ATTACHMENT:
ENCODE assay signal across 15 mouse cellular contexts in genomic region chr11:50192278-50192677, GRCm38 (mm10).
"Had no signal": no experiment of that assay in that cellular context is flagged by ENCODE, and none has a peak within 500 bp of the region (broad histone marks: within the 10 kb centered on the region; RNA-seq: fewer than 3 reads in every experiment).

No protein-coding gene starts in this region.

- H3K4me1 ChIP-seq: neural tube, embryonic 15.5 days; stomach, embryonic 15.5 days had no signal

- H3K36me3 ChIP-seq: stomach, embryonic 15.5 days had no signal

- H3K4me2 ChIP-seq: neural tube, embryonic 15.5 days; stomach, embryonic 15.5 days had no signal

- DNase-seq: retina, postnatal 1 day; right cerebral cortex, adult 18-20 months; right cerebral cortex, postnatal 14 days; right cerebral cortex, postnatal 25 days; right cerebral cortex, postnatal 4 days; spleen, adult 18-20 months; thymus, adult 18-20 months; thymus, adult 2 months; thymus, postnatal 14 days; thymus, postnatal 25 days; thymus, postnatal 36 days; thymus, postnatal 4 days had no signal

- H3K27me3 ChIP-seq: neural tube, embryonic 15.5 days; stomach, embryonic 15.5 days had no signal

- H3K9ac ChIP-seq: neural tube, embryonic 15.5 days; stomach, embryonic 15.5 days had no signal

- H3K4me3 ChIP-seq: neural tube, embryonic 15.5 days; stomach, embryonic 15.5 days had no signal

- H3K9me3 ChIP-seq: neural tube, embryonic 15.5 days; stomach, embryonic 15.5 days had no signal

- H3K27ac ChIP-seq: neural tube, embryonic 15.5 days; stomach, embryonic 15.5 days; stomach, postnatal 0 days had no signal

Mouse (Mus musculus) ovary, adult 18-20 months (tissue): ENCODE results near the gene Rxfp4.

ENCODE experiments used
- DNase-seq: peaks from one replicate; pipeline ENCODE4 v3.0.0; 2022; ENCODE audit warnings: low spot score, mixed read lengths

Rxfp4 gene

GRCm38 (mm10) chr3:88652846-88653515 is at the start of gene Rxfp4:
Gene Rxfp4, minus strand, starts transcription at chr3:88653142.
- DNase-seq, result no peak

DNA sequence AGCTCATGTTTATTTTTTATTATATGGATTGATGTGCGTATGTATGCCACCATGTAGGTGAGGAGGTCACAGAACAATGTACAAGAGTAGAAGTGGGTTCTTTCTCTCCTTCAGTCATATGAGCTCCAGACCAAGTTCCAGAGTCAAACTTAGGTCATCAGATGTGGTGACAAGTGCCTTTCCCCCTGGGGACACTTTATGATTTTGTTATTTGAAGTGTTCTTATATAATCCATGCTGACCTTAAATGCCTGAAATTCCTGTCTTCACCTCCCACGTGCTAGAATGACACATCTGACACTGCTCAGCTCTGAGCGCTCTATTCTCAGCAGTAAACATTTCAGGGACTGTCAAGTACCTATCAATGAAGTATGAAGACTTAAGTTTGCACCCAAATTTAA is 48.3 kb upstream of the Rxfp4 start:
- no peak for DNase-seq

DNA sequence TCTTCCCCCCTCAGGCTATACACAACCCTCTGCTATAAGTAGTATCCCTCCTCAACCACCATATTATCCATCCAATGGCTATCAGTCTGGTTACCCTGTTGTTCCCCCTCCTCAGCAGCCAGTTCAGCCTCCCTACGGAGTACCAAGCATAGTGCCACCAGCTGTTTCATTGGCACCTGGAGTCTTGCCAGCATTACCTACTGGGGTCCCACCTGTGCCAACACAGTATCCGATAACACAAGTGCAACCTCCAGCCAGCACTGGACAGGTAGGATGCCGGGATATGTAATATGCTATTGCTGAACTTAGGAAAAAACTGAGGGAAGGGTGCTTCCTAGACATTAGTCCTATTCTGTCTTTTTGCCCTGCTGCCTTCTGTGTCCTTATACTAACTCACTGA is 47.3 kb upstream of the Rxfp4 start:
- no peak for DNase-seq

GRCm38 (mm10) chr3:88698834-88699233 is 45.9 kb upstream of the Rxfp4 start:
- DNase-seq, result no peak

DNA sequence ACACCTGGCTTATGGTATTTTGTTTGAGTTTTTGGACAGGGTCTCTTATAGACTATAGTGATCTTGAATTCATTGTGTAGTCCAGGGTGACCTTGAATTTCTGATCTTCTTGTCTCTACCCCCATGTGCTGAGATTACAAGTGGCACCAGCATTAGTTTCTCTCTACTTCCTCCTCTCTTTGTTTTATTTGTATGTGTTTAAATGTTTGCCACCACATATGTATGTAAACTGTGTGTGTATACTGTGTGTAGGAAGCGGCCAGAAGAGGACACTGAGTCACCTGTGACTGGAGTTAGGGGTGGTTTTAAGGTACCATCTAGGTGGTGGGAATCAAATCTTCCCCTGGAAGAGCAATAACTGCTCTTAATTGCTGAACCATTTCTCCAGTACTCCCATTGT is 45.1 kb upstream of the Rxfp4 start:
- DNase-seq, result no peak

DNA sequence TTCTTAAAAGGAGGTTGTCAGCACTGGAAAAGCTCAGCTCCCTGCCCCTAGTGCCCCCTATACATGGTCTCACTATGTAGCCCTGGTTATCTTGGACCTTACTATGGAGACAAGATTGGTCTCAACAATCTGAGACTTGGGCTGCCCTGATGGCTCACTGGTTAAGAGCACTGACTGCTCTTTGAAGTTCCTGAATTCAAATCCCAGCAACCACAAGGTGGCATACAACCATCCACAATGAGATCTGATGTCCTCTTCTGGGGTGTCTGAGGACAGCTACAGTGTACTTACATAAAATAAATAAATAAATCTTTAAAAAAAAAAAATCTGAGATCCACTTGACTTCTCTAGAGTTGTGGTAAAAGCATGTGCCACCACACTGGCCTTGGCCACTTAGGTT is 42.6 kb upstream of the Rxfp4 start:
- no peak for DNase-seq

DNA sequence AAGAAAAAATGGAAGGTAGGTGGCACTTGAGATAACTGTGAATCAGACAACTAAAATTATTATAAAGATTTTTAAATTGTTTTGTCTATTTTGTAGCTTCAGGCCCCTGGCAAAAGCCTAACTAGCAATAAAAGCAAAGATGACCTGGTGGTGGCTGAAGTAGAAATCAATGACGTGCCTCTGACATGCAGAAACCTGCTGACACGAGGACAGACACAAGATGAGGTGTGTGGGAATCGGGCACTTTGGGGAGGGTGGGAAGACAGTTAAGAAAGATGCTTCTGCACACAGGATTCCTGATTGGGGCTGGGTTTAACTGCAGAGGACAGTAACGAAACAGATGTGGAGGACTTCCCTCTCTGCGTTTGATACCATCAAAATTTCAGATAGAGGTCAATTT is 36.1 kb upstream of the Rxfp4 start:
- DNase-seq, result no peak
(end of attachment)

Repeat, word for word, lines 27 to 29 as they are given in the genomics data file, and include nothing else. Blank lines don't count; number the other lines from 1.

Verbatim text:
- DNase-seq, result no peak

DNA sequence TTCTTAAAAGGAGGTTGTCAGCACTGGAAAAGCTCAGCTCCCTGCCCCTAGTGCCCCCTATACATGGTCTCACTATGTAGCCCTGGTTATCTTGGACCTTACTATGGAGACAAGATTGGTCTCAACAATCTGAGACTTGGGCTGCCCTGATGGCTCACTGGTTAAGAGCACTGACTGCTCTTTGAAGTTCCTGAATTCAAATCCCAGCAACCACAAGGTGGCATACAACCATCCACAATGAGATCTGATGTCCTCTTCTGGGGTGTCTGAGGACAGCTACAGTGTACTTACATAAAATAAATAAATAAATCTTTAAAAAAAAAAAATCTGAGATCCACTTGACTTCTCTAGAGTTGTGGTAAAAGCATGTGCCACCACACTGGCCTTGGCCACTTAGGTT is 42.6 kb upstream of the Rxfp4 start:
- no peak for DNase-seq